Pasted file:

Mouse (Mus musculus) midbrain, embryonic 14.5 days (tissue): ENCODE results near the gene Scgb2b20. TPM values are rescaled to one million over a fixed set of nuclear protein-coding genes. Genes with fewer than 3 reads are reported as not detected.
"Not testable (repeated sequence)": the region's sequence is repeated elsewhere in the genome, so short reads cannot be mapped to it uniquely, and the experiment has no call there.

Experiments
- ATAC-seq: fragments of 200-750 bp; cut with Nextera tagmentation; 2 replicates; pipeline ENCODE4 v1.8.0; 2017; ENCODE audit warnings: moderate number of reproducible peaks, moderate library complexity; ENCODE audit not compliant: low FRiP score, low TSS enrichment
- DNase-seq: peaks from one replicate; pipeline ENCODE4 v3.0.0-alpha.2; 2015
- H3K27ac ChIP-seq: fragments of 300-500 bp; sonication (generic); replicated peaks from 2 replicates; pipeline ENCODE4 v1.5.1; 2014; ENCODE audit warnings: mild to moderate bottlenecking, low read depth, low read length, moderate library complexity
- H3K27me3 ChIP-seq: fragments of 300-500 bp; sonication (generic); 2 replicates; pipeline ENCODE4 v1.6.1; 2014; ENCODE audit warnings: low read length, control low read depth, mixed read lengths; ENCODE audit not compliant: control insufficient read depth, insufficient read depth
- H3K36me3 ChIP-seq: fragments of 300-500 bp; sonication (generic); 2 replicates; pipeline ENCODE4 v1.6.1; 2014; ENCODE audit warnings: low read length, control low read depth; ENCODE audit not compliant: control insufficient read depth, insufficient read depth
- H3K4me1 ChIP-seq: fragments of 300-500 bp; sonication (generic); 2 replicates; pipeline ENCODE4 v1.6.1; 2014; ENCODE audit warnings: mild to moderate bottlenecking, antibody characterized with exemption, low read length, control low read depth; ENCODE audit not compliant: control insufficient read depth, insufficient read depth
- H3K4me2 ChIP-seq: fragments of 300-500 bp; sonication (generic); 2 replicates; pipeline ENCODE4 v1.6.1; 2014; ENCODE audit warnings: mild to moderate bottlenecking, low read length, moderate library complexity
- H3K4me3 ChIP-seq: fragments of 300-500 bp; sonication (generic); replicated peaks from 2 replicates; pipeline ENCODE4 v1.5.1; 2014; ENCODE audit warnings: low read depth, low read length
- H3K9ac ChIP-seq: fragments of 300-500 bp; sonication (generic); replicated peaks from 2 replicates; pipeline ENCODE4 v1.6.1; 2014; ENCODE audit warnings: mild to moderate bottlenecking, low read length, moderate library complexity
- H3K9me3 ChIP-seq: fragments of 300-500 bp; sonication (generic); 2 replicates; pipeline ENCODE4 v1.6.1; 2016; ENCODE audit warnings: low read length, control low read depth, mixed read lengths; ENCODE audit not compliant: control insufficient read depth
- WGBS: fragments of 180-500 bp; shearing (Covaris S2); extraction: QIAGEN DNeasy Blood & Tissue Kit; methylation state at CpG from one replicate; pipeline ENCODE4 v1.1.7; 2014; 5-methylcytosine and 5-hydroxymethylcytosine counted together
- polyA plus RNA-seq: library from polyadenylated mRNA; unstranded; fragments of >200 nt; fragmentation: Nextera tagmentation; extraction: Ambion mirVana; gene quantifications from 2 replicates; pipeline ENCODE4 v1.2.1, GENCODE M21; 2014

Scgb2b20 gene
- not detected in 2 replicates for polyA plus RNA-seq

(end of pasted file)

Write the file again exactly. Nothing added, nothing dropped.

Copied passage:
Mouse (Mus musculus) midbrain, embryonic 14.5 days (tissue): ENCODE results near the gene Scgb2b20. TPM values are rescaled to one million over a fixed set of nuclear protein-coding genes. Genes with fewer than 3 reads are reported as not detected.
"Not testable (repeated sequence)": the region's sequence is repeated elsewhere in the genome, so short reads cannot be mapped to it uniquely, and the experiment has no call there.

Experiments
- ATAC-seq: fragments of 200-750 bp; cut with Nextera tagmentation; 2 replicates; pipeline ENCODE4 v1.8.0; 2017; ENCODE audit warnings: moderate number of reproducible peaks, moderate library complexity; ENCODE audit not compliant: low FRiP score, low TSS enrichment
- DNase-seq: peaks from one replicate; pipeline ENCODE4 v3.0.0-alpha.2; 2015
- H3K27ac ChIP-seq: fragments of 300-500 bp; sonication (generic); replicated peaks from 2 replicates; pipeline ENCODE4 v1.5.1; 2014; ENCODE audit warnings: mild to moderate bottlenecking, low read depth, low read length, moderate library complexity
- H3K27me3 ChIP-seq: fragments of 300-500 bp; sonication (generic); 2 replicates; pipeline ENCODE4 v1.6.1; 2014; ENCODE audit warnings: low read length, control low read depth, mixed read lengths; ENCODE audit not compliant: control insufficient read depth, insufficient read depth
- H3K36me3 ChIP-seq: fragments of 300-500 bp; sonication (generic); 2 replicates; pipeline ENCODE4 v1.6.1; 2014; ENCODE audit warnings: low read length, control low read depth; ENCODE audit not compliant: control insufficient read depth, insufficient read depth
- H3K4me1 ChIP-seq: fragments of 300-500 bp; sonication (generic); 2 replicates; pipeline ENCODE4 v1.6.1; 2014; ENCODE audit warnings: mild to moderate bottlenecking, antibody characterized with exemption, low read length, control low read depth; ENCODE audit not compliant: control insufficient read depth, insufficient read depth
- H3K4me2 ChIP-seq: fragments of 300-500 bp; sonication (generic); 2 replicates; pipeline ENCODE4 v1.6.1; 2014; ENCODE audit warnings: mild to moderate bottlenecking, low read length, moderate library complexity
- H3K4me3 ChIP-seq: fragments of 300-500 bp; sonication (generic); replicated peaks from 2 replicates; pipeline ENCODE4 v1.5.1; 2014; ENCODE audit warnings: low read depth, low read length
- H3K9ac ChIP-seq: fragments of 300-500 bp; sonication (generic); replicated peaks from 2 replicates; pipeline ENCODE4 v1.6.1; 2014; ENCODE audit warnings: mild to moderate bottlenecking, low read length, moderate library complexity
- H3K9me3 ChIP-seq: fragments of 300-500 bp; sonication (generic); 2 replicates; pipeline ENCODE4 v1.6.1; 2016; ENCODE audit warnings: low read length, control low read depth, mixed read lengths; ENCODE audit not compliant: control insufficient read depth
- WGBS: fragments of 180-500 bp; shearing (Covaris S2); extraction: QIAGEN DNeasy Blood & Tissue Kit; methylation state at CpG from one replicate; pipeline ENCODE4 v1.1.7; 2014; 5-methylcytosine and 5-hydroxymethylcytosine counted together
- polyA plus RNA-seq: library from polyadenylated mRNA; unstranded; fragments of >200 nt; fragmentation: Nextera tagmentation; extraction: Ambion mirVana; gene quantifications from 2 replicates; pipeline ENCODE4 v1.2.1, GENCODE M21; 2014

Scgb2b20 gene
- not detected in 2 replicates for polyA plus RNA-seq